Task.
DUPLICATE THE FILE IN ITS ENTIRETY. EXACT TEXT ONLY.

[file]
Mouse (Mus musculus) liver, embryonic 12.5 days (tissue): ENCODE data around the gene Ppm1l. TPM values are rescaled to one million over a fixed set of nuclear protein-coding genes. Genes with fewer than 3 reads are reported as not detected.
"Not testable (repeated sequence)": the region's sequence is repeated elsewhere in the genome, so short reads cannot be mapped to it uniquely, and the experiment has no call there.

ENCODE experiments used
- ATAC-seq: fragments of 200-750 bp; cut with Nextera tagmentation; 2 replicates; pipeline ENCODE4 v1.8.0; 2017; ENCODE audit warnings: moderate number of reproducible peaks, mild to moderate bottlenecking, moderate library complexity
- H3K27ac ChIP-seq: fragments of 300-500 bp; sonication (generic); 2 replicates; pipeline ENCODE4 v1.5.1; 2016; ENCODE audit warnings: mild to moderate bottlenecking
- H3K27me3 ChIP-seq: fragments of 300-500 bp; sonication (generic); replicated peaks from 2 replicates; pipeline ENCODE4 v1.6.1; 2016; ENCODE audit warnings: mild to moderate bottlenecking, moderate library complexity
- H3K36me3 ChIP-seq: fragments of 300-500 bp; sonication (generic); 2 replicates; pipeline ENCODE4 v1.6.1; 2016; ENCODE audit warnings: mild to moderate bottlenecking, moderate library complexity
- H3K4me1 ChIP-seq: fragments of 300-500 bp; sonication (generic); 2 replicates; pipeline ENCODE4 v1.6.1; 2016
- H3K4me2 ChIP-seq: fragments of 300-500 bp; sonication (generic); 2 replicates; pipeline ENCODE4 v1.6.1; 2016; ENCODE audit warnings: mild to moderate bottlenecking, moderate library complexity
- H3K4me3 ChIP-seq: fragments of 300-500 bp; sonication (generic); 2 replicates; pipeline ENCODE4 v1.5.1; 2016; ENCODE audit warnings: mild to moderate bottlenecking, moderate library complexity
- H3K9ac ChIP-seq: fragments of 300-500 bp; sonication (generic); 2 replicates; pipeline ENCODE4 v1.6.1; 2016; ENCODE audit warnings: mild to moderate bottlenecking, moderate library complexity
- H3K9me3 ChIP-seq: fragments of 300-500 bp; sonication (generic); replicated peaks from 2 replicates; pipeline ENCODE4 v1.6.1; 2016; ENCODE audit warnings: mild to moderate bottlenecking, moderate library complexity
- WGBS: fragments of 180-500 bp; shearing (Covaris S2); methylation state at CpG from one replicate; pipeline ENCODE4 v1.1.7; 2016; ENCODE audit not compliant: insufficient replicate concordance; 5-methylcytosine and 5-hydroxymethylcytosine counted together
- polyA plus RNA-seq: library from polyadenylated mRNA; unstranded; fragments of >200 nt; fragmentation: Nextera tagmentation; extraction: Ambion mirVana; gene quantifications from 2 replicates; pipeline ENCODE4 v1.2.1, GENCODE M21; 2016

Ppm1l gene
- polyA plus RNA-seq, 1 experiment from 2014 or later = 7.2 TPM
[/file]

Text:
Mouse (Mus musculus) liver, embryonic 12.5 days (tissue): ENCODE data around the gene Ppm1l. TPM values are rescaled to one million over a fixed set of nuclear protein-coding genes. Genes with fewer than 3 reads are reported as not detected.
"Not testable (repeated sequence)": the region's sequence is repeated elsewhere in the genome, so short reads cannot be mapped to it uniquely, and the experiment has no call there.

ENCODE experiments used
- ATAC-seq: fragments of 200-750 bp; cut with Nextera tagmentation; 2 replicates; pipeline ENCODE4 v1.8.0; 2017; ENCODE audit warnings: moderate number of reproducible peaks, mild to moderate bottlenecking, moderate library complexity
- H3K27ac ChIP-seq: fragments of 300-500 bp; sonication (generic); 2 replicates; pipeline ENCODE4 v1.5.1; 2016; ENCODE audit warnings: mild to moderate bottlenecking
- H3K27me3 ChIP-seq: fragments of 300-500 bp; sonication (generic); replicated peaks from 2 replicates; pipeline ENCODE4 v1.6.1; 2016; ENCODE audit warnings: mild to moderate bottlenecking, moderate library complexity
- H3K36me3 ChIP-seq: fragments of 300-500 bp; sonication (generic); 2 replicates; pipeline ENCODE4 v1.6.1; 2016; ENCODE audit warnings: mild to moderate bottlenecking, moderate library complexity
- H3K4me1 ChIP-seq: fragments of 300-500 bp; sonication (generic); 2 replicates; pipeline ENCODE4 v1.6.1; 2016
- H3K4me2 ChIP-seq: fragments of 300-500 bp; sonication (generic); 2 replicates; pipeline ENCODE4 v1.6.1; 2016; ENCODE audit warnings: mild to moderate bottlenecking, moderate library complexity
- H3K4me3 ChIP-seq: fragments of 300-500 bp; sonication (generic); 2 replicates; pipeline ENCODE4 v1.5.1; 2016; ENCODE audit warnings: mild to moderate bottlenecking, moderate library complexity
- H3K9ac ChIP-seq: fragments of 300-500 bp; sonication (generic); 2 replicates; pipeline ENCODE4 v1.6.1; 2016; ENCODE audit warnings: mild to moderate bottlenecking, moderate library complexity
- H3K9me3 ChIP-seq: fragments of 300-500 bp; sonication (generic); replicated peaks from 2 replicates; pipeline ENCODE4 v1.6.1; 2016; ENCODE audit warnings: mild to moderate bottlenecking, moderate library complexity
- WGBS: fragments of 180-500 bp; shearing (Covaris S2); methylation state at CpG from one replicate; pipeline ENCODE4 v1.1.7; 2016; ENCODE audit not compliant: insufficient replicate concordance; 5-methylcytosine and 5-hydroxymethylcytosine counted together
- polyA plus RNA-seq: library from polyadenylated mRNA; unstranded; fragments of >200 nt; fragmentation: Nextera tagmentation; extraction: Ambion mirVana; gene quantifications from 2 replicates; pipeline ENCODE4 v1.2.1, GENCODE M21; 2016

Ppm1l gene
- polyA plus RNA-seq, 1 experiment from 2014 or later = 7.2 TPM